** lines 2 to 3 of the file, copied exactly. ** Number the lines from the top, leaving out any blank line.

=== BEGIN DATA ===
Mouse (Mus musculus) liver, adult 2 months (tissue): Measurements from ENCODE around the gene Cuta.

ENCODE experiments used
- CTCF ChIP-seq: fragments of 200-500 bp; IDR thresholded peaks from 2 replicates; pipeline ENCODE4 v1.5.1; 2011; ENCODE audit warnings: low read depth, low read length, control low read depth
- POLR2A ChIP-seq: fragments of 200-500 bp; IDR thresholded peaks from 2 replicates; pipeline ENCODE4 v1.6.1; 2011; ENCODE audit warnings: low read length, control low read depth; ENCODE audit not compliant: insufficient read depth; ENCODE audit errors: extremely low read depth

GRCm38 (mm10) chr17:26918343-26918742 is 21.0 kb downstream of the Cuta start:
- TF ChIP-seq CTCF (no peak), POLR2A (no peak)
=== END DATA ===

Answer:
ENCODE experiments used
- CTCF ChIP-seq: fragments of 200-500 bp; IDR thresholded peaks from 2 replicates; pipeline ENCODE4 v1.5.1; 2011; ENCODE audit warnings: low read depth, low read length, control low read depth